Junk Food Advertising: How Much is Too Much?
Last week saw the implementation of the “sugar tax.” It is one of the first big government initiatives here in the UK aimed specifically at dealing with the obesity epidemic with the hope of improving public health. Despite this initial effort from the government, many are calling for even more action to be taken with some pointing their fingers squarely at the advertising industry. It’s believed that the sheer amount of advertising for sugary, salty, and high fat junk food is excessive, targets children unfairly, and promotes poor diets and ill-health. With obesity and childhood obesity numbers continuing to soar, do those who wish to see a limit on junk food advertising have a point?
Although a declining medium of entertainment, especially among youths, television is still the biggest forum for advertisers to get their message to as much of the public as possible. Prime time television in the UK can still draw huge numbers of viewers with programmes like The Voice attracting 5.6 million viewers for its 2017 season premiere. Out of that 5.6 million people, roughly 710,000 children were viewers, with Liverpool University appetite and obesity researchers finding that those children faced no fewer than 12 junk food ads during the hour, with ads for Domino’s pizzas, McVitie’s chocolate digestive nibbles, and Anchor spreadable butter making up just a few. Experts who looked at the data collated by the Liverpool University researchers claimed that children were being “bombarded” with junk food ads and that a minimum of a 9pm watershed on these adverts was necessary, saying current guidelines were “failing children”.
As more and more children begin to abandon television for more portable forms of entertainment like mobile phones and tablets, it is only necessary that we should turn our attention to the presence of junk food advertisements on those devices. Social media, media platforms like Youtube, and many other popular websites frequented by the public and children are often strewn with junk food ads. Research in Canada discovered that over 90% of food and beverage product ads viewed by children and youth online were for unhealthy food products. Although those figures were for Canada, it is hard to imagine that it’s much different in the UK where the culture and obesity figures are similar.
Junk food advertising doesn’t just stop once the screens are off. Anyone who has been to a supermarket recently will know that the offers for junk food are ubiquitous with every aisle enticing customers to be upsold on energy dense, nutrient poor junk food. Even their placement at supermarket checkouts are strategic in their lure to get the public to act on their impulse and make a thoughtless, unnecessary purchase of something unhealthy. This however, has not gone unnoticed by members of the health conscious public as a committee of MPs, as recently as 2017, put forward a plan to restrict supermarkets from offering “deep discounts” on a variety of unhealthy foods, especially junk food. There has also been pushback on just where in the supermarkets junk food should be sold with the Department of Health putting forward a code stating “that in retail stores with more than four checkout lanes, a minimum of one should be free of junk food.” Despite these being a step in the direction towards a healthier public, they are all optional for retailers, and whether or not they participate, is up to them.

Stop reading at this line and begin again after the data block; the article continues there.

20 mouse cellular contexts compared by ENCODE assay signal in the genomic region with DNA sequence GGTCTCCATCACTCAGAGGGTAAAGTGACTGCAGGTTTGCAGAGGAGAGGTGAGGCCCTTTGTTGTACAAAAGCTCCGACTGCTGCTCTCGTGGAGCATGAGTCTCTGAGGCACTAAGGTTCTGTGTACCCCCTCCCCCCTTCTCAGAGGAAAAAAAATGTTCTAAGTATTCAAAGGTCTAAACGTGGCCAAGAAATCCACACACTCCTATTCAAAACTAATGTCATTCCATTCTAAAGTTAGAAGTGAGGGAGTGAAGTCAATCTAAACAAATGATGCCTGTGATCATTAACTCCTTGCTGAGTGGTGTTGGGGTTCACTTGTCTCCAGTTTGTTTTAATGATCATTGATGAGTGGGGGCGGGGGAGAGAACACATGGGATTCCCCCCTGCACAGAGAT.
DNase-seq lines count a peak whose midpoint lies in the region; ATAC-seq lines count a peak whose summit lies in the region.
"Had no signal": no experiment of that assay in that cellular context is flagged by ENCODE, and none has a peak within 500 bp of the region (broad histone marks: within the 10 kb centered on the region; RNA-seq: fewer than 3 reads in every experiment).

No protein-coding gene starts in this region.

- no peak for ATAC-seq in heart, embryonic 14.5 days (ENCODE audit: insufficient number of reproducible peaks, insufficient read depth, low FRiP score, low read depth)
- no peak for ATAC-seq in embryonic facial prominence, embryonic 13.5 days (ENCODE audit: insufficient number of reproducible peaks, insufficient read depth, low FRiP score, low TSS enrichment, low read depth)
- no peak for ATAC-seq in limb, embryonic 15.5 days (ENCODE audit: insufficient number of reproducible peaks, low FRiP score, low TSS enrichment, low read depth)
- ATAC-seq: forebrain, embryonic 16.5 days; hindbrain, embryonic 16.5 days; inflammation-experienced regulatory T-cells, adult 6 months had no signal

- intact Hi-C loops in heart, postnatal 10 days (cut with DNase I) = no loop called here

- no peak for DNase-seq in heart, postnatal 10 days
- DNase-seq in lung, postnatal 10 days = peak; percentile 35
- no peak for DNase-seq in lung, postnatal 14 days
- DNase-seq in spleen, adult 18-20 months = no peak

Despite the call for junk food advertising bans, there are however some junk food advertising restrictions already in place. Since July 1st 2017 advertisers were no longer allowed to show online ads for food and drinks high in fat, salt or sugar in all media where under-16s made up a quarter of the audience. Other restrictions also include the current rules, introduced in 2007, that bans the advertising of high-fat, high-sugar foods during children’s TV programmes or any programme where 75% of the audience will be children. Just yesterday, The Times reported that, “junk food advertisements would be blocked on social media under plans being drawn up in the fight against obesity,” and that, “curbs on advertising junk food, including a 9pm watershed, were being worked on in Downing Street after Theresa May reversed her opposition to restrictions on marketing.”
So, some calls for junk food advertising restrictions are being heeded, and new restrictions would mark a big change for junk food advertisers, but some believe in extending those even further with prized neuroscientist, Wolfram Schultz, believing that selling junk food in plain packaging could help even further in the battle against obesity. He believes that, “the colourful wrapping and attractive advertising of calorie-rich foods encourage people to buy items that put them at risk of overeating and becoming obese in the future.” Despite this seeming like quite an extreme measure, it has been implemented for cigarettes in some countries like the UK and Australia. However, this seems unlikely to change for junk food any time soon.
Government imposed restrictions on junk food advertising are a great tool in helping the public to make healthier food choices, but if there is to be real change it also needs to come from the networks and platforms who display the advertisements. A glimmer of hope was recently seen in the United States when, in 2015, an independent initiative from Disney brought a self-imposed ban on junk food advertising on any of its TV channels, radio stations, and websites intended for children. It was the first major media company in which to do so.
The most effective change will come when both government and business act responsibly and work together to reduce the amount of unhealthy junk food advertising that the public is constantly exposed to.